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Radeon 8500LE 128mb 3D Card
Manufacturer: ATI 
Reviewed: 30th May 2002


You would have to be completely blind (or hiding under a very large rock) to have missed the rapid increase in specification and performance of the 3D graphics cards on the commercial market in the last few years. Graphics cards today are capable of rendering graphics in real-time that would have taken hours to render as a movie only 5 years ago.

Being part of the graphics/multimedia community, we programmers are pretty much solely responsible for continuing to push the envelope to see what these stunning piece of hardware can do. Likewise, the engineers behind these graphics cards are continually raising the possibilities. People weren't joking when they said that graphics cards advance at moore's law cubed!

If you are serious about games development then you're going to need a fairly fat wallet to stay on the cutting edge of development, which, lets face it - not many people can fork out $350 every 6 months for a new 'toy'. So, when it comes to choosing a new graphics card for your system, you really do want to think seriously about it - is this card going to be useful in 6 months time? is this card going to revolutionize the way I write my programs? how much is it going to benefit my current programs? 

Because us programmers are so reliant on our hardware when it comes to creating eye-popping visual candy, you really need a review that goes one-step beyond a long list of games statistics and benchmark values. This is why I wrote this review, to answer the questions (from developers) that aren't usually answered by standard run-of-the-mill reviews.

The Current State Of Play

As I already mentioned, the consumer graphics card market moves at a pace that makes the rest of the computer industry look slow. Therefore, if you're reading this more than 2 or 3 months after I wrote this (May 2002) then it is quite possible that there will be a whole new breed of graphics cards available that will make the Radeon reviewed here look pathetic.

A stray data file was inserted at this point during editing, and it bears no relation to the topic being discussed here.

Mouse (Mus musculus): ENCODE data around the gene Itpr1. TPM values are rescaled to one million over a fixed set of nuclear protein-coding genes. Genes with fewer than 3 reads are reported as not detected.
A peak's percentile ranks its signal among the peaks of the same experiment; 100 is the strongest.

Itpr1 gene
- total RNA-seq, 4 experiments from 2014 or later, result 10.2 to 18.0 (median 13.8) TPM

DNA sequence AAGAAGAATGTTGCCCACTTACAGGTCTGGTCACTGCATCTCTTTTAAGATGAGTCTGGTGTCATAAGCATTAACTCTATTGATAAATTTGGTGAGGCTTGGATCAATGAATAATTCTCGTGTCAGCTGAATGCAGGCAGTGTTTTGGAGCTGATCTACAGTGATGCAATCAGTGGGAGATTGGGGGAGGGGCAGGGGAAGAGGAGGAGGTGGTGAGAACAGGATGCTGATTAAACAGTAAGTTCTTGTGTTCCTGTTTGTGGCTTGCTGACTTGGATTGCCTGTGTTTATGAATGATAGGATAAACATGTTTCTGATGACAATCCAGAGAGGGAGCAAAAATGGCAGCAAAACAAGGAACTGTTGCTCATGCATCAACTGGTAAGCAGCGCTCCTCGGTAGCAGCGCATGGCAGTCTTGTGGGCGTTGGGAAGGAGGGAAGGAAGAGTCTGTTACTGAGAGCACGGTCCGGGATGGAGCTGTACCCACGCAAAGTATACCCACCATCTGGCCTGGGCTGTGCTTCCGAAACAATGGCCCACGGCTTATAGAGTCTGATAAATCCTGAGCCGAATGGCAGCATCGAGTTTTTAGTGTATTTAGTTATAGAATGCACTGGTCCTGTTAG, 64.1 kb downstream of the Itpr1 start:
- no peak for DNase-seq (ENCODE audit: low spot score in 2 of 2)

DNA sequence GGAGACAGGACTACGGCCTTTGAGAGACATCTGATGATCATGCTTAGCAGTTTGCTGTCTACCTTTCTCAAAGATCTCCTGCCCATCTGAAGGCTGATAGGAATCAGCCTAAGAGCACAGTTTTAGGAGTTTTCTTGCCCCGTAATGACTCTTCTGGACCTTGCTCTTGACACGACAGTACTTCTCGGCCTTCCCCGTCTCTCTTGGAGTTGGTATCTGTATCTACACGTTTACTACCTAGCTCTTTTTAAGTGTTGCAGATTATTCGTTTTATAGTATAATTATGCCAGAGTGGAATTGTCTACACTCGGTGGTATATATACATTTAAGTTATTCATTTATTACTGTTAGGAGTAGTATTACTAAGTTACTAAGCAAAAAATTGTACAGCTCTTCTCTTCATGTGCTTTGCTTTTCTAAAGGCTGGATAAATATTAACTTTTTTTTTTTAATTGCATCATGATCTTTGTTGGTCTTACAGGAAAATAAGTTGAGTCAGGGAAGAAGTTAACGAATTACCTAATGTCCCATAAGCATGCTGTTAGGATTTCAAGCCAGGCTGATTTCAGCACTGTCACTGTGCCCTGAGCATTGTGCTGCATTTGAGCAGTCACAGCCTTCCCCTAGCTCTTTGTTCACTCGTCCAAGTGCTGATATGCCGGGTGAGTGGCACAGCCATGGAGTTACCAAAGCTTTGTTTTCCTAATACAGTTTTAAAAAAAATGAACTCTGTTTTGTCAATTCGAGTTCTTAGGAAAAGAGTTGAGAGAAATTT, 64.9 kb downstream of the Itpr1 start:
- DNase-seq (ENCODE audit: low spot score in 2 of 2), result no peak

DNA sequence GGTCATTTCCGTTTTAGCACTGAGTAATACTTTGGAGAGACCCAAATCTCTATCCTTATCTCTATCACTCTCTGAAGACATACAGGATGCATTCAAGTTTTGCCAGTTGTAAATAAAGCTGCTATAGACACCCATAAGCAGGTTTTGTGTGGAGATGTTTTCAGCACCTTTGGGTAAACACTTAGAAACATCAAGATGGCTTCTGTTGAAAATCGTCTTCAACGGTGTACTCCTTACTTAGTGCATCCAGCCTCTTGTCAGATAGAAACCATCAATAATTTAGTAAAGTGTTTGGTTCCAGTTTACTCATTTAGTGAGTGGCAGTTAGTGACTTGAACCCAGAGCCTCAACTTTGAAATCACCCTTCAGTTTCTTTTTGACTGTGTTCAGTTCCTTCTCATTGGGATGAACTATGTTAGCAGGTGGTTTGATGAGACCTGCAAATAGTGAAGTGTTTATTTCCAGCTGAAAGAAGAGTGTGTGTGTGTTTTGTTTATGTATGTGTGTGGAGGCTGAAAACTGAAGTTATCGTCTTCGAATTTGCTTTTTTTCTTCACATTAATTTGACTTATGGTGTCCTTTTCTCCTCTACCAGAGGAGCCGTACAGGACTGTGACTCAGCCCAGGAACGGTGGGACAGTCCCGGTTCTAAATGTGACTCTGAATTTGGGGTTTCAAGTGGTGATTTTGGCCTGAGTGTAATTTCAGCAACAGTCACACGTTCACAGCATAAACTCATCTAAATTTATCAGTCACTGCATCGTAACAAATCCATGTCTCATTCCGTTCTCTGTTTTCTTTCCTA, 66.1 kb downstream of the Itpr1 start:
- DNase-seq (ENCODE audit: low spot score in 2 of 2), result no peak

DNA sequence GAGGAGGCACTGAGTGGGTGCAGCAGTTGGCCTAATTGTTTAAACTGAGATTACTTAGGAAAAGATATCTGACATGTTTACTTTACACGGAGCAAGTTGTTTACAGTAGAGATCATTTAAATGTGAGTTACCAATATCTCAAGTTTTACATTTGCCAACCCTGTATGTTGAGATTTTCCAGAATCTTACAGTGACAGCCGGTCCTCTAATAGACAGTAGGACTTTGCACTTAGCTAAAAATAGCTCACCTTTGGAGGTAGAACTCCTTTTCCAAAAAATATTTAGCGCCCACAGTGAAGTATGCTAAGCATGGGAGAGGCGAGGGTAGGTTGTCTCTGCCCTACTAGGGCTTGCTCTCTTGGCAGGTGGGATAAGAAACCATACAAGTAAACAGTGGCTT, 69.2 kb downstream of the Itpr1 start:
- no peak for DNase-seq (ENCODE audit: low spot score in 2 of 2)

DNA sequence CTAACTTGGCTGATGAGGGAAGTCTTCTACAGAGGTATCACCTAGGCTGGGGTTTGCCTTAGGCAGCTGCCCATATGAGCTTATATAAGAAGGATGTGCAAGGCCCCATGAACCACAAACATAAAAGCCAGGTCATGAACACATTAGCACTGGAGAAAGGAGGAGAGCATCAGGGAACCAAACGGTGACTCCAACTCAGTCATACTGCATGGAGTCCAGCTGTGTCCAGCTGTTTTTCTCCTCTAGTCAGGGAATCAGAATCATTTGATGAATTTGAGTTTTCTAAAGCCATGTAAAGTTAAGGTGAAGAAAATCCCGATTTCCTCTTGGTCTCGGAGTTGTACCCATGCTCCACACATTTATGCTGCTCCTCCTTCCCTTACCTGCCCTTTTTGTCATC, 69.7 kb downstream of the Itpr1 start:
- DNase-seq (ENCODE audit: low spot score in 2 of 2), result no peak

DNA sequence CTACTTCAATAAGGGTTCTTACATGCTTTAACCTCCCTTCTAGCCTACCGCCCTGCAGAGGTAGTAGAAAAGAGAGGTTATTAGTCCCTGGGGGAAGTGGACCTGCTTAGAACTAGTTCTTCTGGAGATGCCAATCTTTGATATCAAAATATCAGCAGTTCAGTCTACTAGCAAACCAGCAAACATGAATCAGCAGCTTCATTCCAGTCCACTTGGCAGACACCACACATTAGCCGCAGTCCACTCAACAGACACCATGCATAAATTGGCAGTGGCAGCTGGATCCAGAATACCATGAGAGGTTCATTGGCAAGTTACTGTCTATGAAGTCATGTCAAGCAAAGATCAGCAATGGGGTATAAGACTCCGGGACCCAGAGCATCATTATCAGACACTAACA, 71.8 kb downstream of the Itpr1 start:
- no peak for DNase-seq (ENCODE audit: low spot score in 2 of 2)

For the last year or so, the consumer market has been dominated by 2 main companies - ATI and NVidia, both of which have been constantly battling both on the price front as well as who's got the latest-and-greatest technology. The constant price-war all across the spectrum is only a good thing for us consumers - cheaper, more powerful cards. However, the constantly improving technology means that even if we only paid bargain-prices for our hardware, it'll be far from the best within a matter of months.

At the time of writing it looks like the graphics card market is starting to heat up again - with Matrox recently revealing the 'Parhelia-512' and Creative announcing it's bringing 3DLabs technology down to the consumer level. Details of both these cards are currently a little unclear, but if you search around you can probably find any details you might want.

The Three Phases of 3D

In previous years you could refer to different cards by 'generation' - each of the major players would usually release it's top-line card in response to one of the other companies, thus often all appearing quite close together, and because they were all fairly similar you could batch them together as 1st, 2nd, 3rd, 4th etc.. generation cards.

This doesn't work very well anymore - mostly due to the regular releases of major new chipsets, and the relentless tweaks and slightly improved minor versions. I've found one way of dividing all the cards from the last 5 years into three categories:

1. Basic 3D cards